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SA brands worth $26


SA brands worth $26.7 billion

There’s no sugar-coating it: 2020 has been a tough year for brands everywhere, particularly in South Africa. The total brand value of this year’s Top 30 fell 20 percent to $26.7 billion. Only South Africa’s most Meaningful brand, Clicks, managed to keep its head above water, growing its value 10 percent.


Categories and brands


Financial institutions often form the bulk of the top brands in many countries, and South Africa is no exception. But while its banks are big, they are not always beloved. Capitec was the standout, rising 5 rankings to #12, while the category overall dropped a disappointing 24 percent.

Although banks dominate the Top 30, they show a lack of strong equity, and their position is sometimes purely the result of their financial value. But this need not necessarily always be the case. Indonesia, for example, has several banks with excellent Brand Contribution scores, including one that has cracked the top 10 regional banks globally.

However, two South African banks clearly soar. The new #1 FNB certainly has been making itself known and loved by consumers for its digital innovation, and it has strong brand equity scores across the board. Meanwhile, Capitec scores extremely well for both Meaning and Difference (with FNB not far behind). Among other things, this is the result of its focus on retail customers, which enables it to offer a much-simplified customer experience. And with relatively low Salience or presence in customers’ minds, it has clear avenues for growth through advertising.

Telecom providers

Contrary to popular opinion, South African data rates are not stratospheric when compared to the rest of the world. A recent report found that the country ranks 148th out of 228 countries on the price of mobile bandwidth. That puts it in the same territory as Japan or Germany, and better than Canada and the United States. However, all comparisons are local, and South Africans pay much more for data than consumers in other African countries. Still, the category showed some resilience in the face of economic turmoil, with Vodacom outperforming its rivals in the category.


Beer is a tricky category, because the evaluation period for brands occurred largely before the lockdown and concurrent ban on alcohol sales. Prior to that, beer proved the most resilient category against the recession, falling only 5 percent. The category was also buoyed by the inclusion of fast-rising brand Flying Fish. Hansa, however, which has discontinued advertising, saw a predictable slide; otherwise the category would have gained in value.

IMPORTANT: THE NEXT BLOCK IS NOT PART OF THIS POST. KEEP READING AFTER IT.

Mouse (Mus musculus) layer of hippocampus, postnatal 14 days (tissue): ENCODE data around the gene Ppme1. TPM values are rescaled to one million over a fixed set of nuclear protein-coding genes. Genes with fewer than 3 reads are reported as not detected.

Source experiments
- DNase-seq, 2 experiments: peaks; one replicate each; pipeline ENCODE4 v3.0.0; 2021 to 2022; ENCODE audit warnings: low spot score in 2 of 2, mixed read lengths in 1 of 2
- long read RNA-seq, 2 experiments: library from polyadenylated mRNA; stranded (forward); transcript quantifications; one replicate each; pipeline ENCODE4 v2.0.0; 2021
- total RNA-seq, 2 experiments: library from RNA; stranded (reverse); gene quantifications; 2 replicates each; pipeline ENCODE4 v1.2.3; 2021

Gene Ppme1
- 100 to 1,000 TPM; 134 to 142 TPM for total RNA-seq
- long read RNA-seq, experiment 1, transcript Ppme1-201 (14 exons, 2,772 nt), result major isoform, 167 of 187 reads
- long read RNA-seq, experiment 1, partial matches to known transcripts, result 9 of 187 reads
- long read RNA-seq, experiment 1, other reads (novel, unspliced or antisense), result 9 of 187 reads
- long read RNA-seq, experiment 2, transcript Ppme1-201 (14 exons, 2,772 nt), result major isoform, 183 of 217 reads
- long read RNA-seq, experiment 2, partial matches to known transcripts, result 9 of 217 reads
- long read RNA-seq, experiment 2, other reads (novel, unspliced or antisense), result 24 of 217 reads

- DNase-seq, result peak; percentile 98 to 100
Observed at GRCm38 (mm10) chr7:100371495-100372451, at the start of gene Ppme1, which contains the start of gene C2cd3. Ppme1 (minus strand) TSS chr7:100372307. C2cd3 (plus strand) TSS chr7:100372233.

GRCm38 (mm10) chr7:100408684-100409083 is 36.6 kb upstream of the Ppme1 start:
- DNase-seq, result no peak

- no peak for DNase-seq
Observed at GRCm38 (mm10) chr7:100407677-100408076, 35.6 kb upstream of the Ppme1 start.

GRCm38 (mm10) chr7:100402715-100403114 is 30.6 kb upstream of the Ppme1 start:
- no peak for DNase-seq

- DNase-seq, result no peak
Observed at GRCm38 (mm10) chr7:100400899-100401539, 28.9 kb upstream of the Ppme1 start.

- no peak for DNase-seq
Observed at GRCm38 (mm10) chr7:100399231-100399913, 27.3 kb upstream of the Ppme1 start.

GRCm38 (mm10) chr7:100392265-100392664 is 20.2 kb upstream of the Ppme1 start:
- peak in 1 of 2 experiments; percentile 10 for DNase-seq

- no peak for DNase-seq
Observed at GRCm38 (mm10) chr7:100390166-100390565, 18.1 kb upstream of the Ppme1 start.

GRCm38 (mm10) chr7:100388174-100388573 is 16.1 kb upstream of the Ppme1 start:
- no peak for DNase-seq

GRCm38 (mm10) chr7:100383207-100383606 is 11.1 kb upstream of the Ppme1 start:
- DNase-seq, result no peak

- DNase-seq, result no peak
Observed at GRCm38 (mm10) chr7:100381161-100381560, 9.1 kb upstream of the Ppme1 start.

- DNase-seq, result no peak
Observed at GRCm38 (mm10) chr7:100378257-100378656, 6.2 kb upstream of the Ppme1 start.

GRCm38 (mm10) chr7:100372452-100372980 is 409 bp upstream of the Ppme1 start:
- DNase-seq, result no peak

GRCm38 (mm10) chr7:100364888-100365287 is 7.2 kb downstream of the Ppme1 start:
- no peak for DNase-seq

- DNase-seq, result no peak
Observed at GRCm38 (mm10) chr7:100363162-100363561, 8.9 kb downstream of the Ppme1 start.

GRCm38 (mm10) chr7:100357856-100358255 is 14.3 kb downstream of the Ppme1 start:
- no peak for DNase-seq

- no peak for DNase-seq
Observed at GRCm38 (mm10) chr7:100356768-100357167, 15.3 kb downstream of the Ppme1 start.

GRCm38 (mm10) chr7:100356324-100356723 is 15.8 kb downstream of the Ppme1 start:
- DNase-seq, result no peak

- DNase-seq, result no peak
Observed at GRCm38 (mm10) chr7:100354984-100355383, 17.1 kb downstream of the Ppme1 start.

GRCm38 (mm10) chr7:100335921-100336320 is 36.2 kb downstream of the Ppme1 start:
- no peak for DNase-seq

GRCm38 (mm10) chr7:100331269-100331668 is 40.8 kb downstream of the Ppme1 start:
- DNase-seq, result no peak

Insurance is rarely a beloved category by consumers, and betting markets likely would have imagined a steeper drop for it than is shown in this year’s rankings. There are two factors that are keeping it afloat, one is the inclusion of Hollard in the rankings for the first time. The other is the strong performance of Discovery, which continues to be among the more dynamic of South Africa’s brands.


Retail’s category “slide” is a bit misleading because both of the brands that parted the ranking this year were retailers. In fact, retailers individually did quite well in the ranking, with 5 of the 6 brands either holding the same rank or notching gains. And the only brand that increased its value in the top 30 was Clicks.

Retailers are also among the most loved brands in South Africa, with the entire top 5 for the BrandZ™ metric Love coming from the category. Part of the reason might be that South African consumers believe they are getting a fair price from them. They are seen as more fairly priced than retailers in India and Indonesia, and far outpace other categories by this measure in their home country. Retailers have also been among the most aggressive innovators in 2020, making big improvements in their brand experiences, which may pay them dividends in the coming years.

Fast food

The highlight for the fast food category is that Nando’s finally managed to crack the top 5 this year. Over the past few decades, Nando’s has built itself into one of the world’s most expressive brands. In its home country, its humorous and bitingly satirical advertisements are part of the national conversation, while abroad it has exposed consumers to South African art, music, and culture.

Theory in action:


As South Africa’s most Meaningful and loved brand, Clicks delivers on both functional and emotional levels. The brand has followed a strategy of rapid expansion, saturating its home market to roughly 700 stores, making it an ubiquitous and convenient option for shoppers. It is also installed clinics in many of its stores, which positioned it well for the pandemic. And its Clicks Club Card now has a partnership with FNB’s eBucks program, which should make it more top of mind for people.

Finally, Clicks scores well on a metric that should resonate with the country’s stressed consumers: fair prices. This does not mean it sells things cheaply, but that consumers feel they are getting good value from it. All of this has helped Clicks rise 10 percent in brand value and five spots in the rankings.